The first openly gay general at the Air Force Academy has been removed as commandant of cadets, but leaders were mum Monday on the exact cause of the apparent firing.

Brig. Gen. Kristin Goodwin, who led military training at the academy since 2017, was removed from her role as commandant amid an investigation, the school confirmed.

“Effective immediately, Brig. Gen. Kristin Goodwin is no longer performing her duties as the commandant of cadets pending the results of an ongoing investigation,” the academy said in an email to The Gazette. “We cannot provide additional information on the investigation at this time.”

It’s an extremely rare move, making her the first academy commandant relieved of command since 2003, when a commandant was fired for comments that suggested a cadet invited sexual assault. Goodwin had only about a month left at the academy before a planned move to a Pentagon job.

Her replacement, Brig. Gen. Michele Edmondson, was expected to take over shortly after the school’s May 30 graduation.

The academy likely will fill in some details Wednesday as leaders address a meeting of the Board of Visitors, the school’s civilian oversight board. They will at least need to explain the absence of Goodwin, who is scheduled to address a morning session of that board meeting in Polaris Hall on the campus.

Goodwin could only be removed from command by her boss, Lt. Gen. Jay Silveria, the school’s superintendent.

According to Air Force regulations, Silveria also had to inform his boss, Air Force chief of staff Gen. David Goldfein.

Silveria was at the Pentagon late last week for a series of meetings with top Air Force brass. It’s unclear if those meetings involved discussion of Goodwin’s departure.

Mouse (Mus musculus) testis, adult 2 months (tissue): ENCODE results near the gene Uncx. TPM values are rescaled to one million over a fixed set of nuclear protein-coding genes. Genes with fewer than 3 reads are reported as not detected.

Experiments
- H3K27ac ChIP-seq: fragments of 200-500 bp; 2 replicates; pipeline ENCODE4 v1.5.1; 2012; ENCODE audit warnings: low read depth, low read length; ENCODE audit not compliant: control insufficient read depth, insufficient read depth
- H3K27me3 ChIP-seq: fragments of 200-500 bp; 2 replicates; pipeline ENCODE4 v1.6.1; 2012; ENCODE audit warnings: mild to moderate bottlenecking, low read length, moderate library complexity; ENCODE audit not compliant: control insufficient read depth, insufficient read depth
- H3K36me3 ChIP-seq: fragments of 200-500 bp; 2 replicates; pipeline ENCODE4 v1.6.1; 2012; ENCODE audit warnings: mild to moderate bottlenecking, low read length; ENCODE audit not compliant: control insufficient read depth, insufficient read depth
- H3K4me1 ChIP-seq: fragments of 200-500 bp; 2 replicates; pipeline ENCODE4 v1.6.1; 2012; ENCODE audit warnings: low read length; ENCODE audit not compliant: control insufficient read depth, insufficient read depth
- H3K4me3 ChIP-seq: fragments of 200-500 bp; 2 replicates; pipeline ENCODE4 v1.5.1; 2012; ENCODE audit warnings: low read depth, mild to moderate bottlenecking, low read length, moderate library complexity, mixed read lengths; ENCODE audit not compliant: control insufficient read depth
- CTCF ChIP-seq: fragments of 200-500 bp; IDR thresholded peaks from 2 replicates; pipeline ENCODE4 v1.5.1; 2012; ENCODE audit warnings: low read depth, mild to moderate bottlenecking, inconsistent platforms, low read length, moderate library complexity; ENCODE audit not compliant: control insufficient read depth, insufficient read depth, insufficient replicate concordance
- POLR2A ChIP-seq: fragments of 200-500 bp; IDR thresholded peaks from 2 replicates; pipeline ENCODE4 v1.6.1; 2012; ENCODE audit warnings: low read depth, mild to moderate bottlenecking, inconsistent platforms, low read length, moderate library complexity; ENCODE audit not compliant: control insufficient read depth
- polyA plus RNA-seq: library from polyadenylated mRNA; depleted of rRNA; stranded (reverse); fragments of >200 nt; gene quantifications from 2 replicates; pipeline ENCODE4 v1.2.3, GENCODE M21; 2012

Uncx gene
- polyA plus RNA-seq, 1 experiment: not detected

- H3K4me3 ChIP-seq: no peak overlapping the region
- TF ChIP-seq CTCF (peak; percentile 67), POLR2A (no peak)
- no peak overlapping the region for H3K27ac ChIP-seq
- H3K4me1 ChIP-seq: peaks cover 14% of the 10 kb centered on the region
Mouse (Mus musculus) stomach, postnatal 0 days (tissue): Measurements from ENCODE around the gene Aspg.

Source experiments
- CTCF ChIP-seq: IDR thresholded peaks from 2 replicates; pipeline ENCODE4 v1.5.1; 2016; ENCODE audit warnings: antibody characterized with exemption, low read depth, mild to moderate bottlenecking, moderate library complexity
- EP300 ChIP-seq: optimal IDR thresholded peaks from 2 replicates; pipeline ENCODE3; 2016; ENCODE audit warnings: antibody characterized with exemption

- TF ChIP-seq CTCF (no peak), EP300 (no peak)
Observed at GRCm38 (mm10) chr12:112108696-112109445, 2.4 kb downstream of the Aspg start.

Goodwin, a former B-2 bomber pilot who moved to the school with her wife and children, was praised by some for a tough new set of discipline polices that made cadets toe the line. She also faced criticism for her stormy relationship with subordinates and colleagues, a few of whom referred to her with the imperial nickname “duchess,” the general’s callsign from flying days. Several academy officers, requesting anonymity because they were not authorized to speak about the case, said Goodwin was a caustic leader who treated those under her roughly and was easily riled.

“She’s a 4.5 star wacko,” one former academy officer said of Goodwin, with whom he served.

Several officials say a Pentagon probe by the Air Force Inspector General is ongoing to examine Goodwin’s conduct while she was in charge of the school’s 4,000 cadets and the officers and sergeants who oversee the school’s 40 cadet squadrons.

Any complaint against a general that’s worthy of inspector general scrutiny is handled at the Pentagon, which has the only branch of the investigative agency authorized to do that work.

Goodwin came to the academy after serving as the top military aide-de-camp to former Air Force Secretary Deborah Lee James. The appointment drew criticism from some Christian groups who noted that she had hidden her sexual identity for years while serving in a military that banned gays at the time. In 2011, the Pentagon lifted its ban on open service by gays and lesbians.

Civil rights and gay rights groups met Goodwin’s appointment with applause.

During her time as commandant, Goodwin didn’t discuss her sexuality publicly. She did talk about the need for cadets to face tough training as a prelude to combat.

“I’m not going to change how we train people,” Goodwin told The Gazette in 2017. “Here’s the thing — the enemy is not forgiving.”

Contact Tom Roeder: 636-0240 Twitter: @xroederx

Contact Tom Roeder: 636-0240

Twitter: @xroederx

Senior Military Editor

Tom Roeder is the Gazette's senior military editor. In Colorado Springs since 2003, Tom covers seven military installations in Colorado, including five in the Pikes Peak region. His main job, though, is being dad to two great kids.

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